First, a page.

The tentative contract with the Council of Supervisors and Administrators, announced yesterday by Mayor Bloomberg, represents significant progress in placing control of schools where it belongs - with the principals - and in truly putting the city's 1.1 million schoolchildren first. It is a deal that shows what two parties can do across the bargaining table if both are willing to give a little. Congratulations especially to the union's new president, Ernest Logan, for sealing the long-overdue deal.

The 23% raises called for in the pact must surely come as a relief to Logan's 4,500 members, who haven't had a contract since 2003 - and some of whom were actually in danger of earning less than the teachers they supervise. But more important than correcting that longtime inequity, the deal contains crucial and fundamental changes in the way schools are staffed.

Chancellor Joel Klein's reforms cast principals as the chief executive officers of their schools, and under this contract, they'll be paid like it. Beyond the pattern increases, principals will receive large bonuses - up to $25,000 - for good student performance, and for committing to turn around high-needs schools. They will be graded using the same accountability measures that will go into making up school report cards, the key yardstick being student progress. Principals whose kids don't learn will face the consequences.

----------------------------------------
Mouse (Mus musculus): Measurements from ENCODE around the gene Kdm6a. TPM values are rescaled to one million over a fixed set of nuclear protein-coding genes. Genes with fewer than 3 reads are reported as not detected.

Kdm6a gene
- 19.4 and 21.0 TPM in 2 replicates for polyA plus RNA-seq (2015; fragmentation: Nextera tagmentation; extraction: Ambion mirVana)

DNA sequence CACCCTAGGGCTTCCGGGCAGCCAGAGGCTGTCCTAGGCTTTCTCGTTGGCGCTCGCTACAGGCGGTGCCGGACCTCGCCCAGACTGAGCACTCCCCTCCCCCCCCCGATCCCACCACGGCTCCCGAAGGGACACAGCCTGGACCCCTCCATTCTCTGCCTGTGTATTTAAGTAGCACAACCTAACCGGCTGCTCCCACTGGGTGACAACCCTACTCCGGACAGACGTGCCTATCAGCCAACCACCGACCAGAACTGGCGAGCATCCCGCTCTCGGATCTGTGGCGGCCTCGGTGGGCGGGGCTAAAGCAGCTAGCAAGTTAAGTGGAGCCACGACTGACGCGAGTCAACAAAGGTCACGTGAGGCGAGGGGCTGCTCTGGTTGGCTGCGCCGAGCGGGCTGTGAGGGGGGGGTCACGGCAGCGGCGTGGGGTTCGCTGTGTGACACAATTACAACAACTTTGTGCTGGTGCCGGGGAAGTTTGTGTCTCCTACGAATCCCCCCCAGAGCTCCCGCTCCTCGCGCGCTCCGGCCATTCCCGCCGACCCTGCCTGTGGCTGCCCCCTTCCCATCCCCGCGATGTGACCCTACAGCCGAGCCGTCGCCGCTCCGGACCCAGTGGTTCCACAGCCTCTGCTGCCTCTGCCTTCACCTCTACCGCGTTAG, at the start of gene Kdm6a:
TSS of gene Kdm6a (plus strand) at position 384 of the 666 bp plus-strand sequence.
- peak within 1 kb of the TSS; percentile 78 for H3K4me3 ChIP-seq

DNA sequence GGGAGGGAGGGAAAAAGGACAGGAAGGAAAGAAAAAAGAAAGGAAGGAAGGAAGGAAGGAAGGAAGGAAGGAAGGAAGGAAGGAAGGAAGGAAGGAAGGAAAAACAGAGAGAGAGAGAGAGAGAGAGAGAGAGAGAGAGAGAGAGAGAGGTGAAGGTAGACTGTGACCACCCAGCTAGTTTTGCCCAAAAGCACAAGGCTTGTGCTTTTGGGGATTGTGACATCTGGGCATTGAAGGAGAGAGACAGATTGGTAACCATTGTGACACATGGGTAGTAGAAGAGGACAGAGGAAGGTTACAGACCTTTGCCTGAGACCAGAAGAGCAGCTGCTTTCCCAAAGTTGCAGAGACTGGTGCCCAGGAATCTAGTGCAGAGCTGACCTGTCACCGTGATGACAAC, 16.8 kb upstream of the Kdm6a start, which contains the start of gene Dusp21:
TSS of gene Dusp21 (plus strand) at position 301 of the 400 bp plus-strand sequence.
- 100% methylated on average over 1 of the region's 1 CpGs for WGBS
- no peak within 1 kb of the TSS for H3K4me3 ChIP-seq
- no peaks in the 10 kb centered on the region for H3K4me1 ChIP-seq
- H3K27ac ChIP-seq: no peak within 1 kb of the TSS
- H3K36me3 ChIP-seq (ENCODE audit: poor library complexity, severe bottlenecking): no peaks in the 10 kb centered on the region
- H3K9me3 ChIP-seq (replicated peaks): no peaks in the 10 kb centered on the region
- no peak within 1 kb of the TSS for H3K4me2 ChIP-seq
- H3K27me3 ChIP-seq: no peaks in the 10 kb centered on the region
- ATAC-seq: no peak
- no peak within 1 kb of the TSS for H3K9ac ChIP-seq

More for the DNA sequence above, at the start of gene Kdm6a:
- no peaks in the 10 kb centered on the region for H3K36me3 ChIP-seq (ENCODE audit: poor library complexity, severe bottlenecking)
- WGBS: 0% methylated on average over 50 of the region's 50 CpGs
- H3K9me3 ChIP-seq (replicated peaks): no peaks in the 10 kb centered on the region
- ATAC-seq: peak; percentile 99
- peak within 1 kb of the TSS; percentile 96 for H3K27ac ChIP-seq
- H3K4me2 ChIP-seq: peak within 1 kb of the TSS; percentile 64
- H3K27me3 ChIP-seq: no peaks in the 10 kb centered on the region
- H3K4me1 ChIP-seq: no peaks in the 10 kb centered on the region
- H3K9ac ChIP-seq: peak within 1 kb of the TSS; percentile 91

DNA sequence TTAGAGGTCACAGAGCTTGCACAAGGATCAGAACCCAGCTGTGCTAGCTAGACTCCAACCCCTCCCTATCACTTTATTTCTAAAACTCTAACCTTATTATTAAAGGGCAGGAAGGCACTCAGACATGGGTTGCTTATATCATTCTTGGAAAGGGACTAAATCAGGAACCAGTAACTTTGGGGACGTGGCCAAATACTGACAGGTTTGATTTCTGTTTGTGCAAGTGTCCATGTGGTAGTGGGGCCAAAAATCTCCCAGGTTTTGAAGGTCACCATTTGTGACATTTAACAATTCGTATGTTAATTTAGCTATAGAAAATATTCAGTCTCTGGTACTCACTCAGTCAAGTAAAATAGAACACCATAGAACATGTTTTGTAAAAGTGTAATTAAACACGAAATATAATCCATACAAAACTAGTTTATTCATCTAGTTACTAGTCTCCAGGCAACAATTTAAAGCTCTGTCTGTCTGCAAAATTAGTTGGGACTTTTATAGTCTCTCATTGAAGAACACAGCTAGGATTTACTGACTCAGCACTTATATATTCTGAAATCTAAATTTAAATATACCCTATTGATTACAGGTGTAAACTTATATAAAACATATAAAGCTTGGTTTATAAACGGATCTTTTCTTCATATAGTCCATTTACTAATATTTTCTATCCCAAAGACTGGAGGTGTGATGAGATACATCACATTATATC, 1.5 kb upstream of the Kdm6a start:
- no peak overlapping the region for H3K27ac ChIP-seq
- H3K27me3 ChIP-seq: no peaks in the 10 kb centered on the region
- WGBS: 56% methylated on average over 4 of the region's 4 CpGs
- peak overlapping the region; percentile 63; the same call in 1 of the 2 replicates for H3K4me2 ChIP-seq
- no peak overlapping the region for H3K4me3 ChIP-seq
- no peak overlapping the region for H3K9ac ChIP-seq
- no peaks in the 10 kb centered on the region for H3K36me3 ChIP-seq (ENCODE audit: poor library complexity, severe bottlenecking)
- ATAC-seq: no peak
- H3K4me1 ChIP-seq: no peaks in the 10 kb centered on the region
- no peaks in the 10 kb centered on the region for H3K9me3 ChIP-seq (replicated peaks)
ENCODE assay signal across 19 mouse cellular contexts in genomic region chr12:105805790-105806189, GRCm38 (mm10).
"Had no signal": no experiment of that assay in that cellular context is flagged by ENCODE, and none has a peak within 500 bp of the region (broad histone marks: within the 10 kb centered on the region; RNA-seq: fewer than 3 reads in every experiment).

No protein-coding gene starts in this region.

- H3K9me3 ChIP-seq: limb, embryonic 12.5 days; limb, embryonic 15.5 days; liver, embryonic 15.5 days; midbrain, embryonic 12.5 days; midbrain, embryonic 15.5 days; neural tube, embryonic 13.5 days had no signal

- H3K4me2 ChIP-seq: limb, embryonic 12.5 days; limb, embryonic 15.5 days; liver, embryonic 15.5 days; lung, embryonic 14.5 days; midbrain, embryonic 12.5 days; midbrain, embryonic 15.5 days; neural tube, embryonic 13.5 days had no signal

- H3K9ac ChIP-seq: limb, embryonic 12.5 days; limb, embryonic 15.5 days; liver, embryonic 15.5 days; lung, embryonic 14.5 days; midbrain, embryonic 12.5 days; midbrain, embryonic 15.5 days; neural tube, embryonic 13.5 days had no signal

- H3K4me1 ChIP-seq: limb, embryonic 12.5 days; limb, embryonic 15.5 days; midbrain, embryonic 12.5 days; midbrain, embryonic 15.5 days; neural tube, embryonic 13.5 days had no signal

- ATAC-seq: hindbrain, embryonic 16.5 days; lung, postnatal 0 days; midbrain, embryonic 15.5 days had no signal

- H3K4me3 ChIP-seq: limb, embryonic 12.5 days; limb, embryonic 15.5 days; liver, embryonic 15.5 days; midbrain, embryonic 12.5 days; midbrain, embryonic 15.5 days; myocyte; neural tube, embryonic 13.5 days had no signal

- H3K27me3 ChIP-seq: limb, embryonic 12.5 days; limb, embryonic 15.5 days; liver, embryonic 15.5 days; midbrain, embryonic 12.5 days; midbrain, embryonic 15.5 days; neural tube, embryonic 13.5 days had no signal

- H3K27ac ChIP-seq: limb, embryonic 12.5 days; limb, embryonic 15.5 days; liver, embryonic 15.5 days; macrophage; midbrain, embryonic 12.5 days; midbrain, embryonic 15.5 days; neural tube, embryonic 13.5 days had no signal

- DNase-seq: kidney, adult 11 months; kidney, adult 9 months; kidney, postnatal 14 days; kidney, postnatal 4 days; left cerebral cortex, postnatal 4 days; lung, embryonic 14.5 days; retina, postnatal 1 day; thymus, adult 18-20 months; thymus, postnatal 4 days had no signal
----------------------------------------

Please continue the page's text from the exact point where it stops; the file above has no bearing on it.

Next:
Most important, principals will be fully able to pick their own staffs. Under this new pact, assistant principals whose schools close will no longer have bumping rights, able to claim jobs in other schools on the basis of seniority alone. These excessed APs will have to apply for openings and be judged equally with all other comers. Those who can't get rehired can be offered buyouts, potentially avoiding the situation that arose last September when Klein had to create make-work jobs for 44 excessed APs no one wanted.

With an expiration date of 2010, the contract will extend into the term of the next mayor, eliminating uncertainty among principals about the limits of their authority and responsibility. That promise of stability, coming on the heels of landmark changes in the teachers contract, will ensure that school reforms will continue long after Bloomberg is out of office.